The president of the European Central Bank (ECB), Christine Lagarde, warned earlier this year that a coordinated cyberattack on a major financial institution could cause a “liquidity crisis”. With that in mind, it’s no surprise that financial institutions have been the earliest and most willing adopters of cyber insurance. They tend to be sophisticated buyers of insurance, and are subject to stringent industry regulations and standards, which carry harsh penalties and consequences if they’re not met.
Another early adopter of cyber insurance was the technology industry, particularly large companies that process and host a lot of data for third parties. Again, this is partly due to the data privacy regulations that have been introduced or are in development around the world. One example is the European General Data Protection Regulation (GDPR) Act, which introduced some new multi-jurisdictional obligations and requirements for data processes, causing many technology companies to completely re-write their data privacy programs – cyber insurance being a key element of that program - or race to create programs if they didn’t have one to start off with.
After financial institutions and technology companies came a variety of industries that share a commonality in that they process and store a vast amount of PII (personally identifiable information), PHI (protected health information) and PCI (payment card industry) data. These companies are very concerned with the privacy exposure that they hold, explained Mauro Signorelli, head of international cyber at Aspen Insurance.
“In the last 18 months or so, we’ve seen more and more industrial and manufacturing risks come into the market,” said Signorelli. “I think it’s partly to do with the fact that we’re seeing a broad expansion in coverage on business interruption in the supply chain, and therefore cyber has become the place to go to get insurance for that network interruption exposure. Also, we see in the press a massive uptick in terms of ransomware attacking industrial control systems and manufacturing companies, and we see how disruptive the prolonged effects of these kind of events can be. So, anything that has to do with manufacturing, industrial plants, power and utility, but also transport and logistics tend to be the new category of buyers of cyber insurance.”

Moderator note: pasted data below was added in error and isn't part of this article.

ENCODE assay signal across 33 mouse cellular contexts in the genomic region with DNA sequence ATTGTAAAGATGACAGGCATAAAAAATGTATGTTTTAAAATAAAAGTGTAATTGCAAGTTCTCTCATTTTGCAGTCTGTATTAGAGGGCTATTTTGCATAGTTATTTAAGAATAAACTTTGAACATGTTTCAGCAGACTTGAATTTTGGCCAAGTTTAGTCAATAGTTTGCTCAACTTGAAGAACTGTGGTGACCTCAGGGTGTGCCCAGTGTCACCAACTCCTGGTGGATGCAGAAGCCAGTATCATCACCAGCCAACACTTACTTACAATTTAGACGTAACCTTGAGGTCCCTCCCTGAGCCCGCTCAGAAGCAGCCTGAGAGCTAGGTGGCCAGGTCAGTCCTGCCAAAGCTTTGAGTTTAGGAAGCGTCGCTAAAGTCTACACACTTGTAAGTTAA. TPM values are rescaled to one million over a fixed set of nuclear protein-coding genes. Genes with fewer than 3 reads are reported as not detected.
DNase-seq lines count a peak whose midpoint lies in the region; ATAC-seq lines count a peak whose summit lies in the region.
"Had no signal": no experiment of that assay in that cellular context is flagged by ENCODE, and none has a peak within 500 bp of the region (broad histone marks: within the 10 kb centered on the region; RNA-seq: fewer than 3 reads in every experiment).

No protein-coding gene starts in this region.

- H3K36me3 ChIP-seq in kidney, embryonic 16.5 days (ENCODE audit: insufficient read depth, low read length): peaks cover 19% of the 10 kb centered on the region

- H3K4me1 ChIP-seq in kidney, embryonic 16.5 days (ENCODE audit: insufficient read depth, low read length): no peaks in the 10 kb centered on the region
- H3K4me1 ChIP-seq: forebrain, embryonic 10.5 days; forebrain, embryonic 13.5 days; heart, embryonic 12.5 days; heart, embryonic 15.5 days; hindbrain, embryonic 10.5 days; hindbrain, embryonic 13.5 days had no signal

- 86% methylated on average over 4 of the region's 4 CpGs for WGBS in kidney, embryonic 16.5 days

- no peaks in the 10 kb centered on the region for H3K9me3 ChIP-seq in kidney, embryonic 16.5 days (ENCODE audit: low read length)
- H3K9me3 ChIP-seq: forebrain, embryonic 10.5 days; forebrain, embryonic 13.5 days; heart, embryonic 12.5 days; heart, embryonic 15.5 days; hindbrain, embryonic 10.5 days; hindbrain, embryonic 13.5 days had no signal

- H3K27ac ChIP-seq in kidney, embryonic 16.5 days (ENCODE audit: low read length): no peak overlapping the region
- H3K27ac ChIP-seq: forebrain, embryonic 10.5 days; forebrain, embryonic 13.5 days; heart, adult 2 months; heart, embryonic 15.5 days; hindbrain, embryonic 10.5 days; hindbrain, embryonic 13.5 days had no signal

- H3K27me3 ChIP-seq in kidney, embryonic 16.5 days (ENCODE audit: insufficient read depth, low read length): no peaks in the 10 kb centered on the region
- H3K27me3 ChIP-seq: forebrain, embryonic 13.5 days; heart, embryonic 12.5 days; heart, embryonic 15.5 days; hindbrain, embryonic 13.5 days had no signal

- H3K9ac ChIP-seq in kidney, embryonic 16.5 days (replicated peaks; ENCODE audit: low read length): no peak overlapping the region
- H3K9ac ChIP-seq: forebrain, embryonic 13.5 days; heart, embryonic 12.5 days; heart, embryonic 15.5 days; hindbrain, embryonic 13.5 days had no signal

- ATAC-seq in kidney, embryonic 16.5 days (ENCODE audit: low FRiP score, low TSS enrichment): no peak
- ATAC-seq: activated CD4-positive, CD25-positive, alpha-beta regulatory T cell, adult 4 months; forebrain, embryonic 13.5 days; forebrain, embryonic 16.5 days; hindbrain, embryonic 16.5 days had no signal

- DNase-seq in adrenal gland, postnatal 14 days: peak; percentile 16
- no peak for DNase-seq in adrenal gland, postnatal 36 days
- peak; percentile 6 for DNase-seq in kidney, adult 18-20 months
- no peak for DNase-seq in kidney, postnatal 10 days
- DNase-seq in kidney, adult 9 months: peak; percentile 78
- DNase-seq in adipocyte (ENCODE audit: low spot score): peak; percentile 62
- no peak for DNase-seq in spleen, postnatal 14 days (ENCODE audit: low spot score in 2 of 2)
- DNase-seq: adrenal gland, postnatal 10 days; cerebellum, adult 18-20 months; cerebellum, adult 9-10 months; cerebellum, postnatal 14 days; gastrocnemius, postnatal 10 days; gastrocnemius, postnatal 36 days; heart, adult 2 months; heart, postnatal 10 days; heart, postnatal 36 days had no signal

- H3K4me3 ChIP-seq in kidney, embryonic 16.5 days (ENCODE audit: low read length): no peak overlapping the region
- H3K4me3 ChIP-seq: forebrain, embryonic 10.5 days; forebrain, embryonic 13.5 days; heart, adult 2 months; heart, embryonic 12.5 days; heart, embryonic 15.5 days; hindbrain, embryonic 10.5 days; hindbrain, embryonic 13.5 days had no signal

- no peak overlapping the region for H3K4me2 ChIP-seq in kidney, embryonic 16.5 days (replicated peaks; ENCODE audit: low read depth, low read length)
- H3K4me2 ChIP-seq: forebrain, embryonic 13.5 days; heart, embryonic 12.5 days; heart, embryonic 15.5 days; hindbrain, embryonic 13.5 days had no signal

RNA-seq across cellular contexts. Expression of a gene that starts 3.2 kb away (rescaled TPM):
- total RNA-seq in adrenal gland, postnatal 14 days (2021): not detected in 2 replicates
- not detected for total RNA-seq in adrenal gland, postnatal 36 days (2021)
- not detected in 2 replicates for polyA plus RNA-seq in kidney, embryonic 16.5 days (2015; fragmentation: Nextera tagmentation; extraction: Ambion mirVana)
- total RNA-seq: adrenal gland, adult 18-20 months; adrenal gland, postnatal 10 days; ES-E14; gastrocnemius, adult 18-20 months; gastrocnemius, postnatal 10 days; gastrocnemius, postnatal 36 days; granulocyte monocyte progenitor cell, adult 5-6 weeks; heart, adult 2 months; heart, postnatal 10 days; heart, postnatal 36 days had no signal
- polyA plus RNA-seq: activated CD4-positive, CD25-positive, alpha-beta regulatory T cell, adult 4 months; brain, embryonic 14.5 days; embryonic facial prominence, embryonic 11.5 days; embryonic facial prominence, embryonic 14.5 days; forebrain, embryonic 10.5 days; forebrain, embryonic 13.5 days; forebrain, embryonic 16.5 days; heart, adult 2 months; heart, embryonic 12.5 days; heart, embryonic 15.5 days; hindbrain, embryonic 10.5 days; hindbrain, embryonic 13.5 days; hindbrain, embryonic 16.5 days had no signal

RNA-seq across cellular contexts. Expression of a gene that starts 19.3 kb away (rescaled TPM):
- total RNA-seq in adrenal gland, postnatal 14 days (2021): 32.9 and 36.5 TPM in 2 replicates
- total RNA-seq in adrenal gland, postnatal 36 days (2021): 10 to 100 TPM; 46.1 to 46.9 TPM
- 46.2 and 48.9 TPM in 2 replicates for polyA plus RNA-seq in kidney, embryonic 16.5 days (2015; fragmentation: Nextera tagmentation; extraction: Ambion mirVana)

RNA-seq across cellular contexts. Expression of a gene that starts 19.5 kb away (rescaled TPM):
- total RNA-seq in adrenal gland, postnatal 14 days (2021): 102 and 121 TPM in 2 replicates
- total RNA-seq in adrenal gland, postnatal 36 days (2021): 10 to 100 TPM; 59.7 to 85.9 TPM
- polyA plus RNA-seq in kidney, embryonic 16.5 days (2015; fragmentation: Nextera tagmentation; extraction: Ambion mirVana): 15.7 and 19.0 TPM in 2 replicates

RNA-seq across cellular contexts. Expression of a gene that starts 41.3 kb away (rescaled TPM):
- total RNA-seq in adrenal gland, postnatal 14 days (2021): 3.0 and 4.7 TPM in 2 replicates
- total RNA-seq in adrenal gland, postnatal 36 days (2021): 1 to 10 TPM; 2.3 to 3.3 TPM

Another element driving more companies and more industries towards the standalone cyber insurance market is the wider commercial insurance market’s efforts to address silent cyber exposure. In a movement spearheaded by Lloyd’s of London, insurers today are under pressure to either affirmatively include cyber risk or exclude it on traditional non-cyber policies. As Signorelli pointed out, historically, some professional services firms relied upon their E&O policy to cover some of their cyber exposure, but now they’re facing the reality that cyber has been excluded under their E&O policy, so they’re looking for somewhere to place a tailor-made solution for their cyber risks. And that’s not just the case for professional services firms; it will impact all industries.
“I think another element that we’re seeing more and more is that cyber is becoming a contractual requirement in many jurisdictions and in many industries,” Signorelli added. “Also, given the increase in litigation activity from a class action and security class action standpoint around how companies are handling data breaches, boards are becoming much more responsible and aware of the consequences to the organisation of privacy and cyber-related exposure. So, we’re definitely seeing boards integrating cyber insurance as part of their risk management programs.”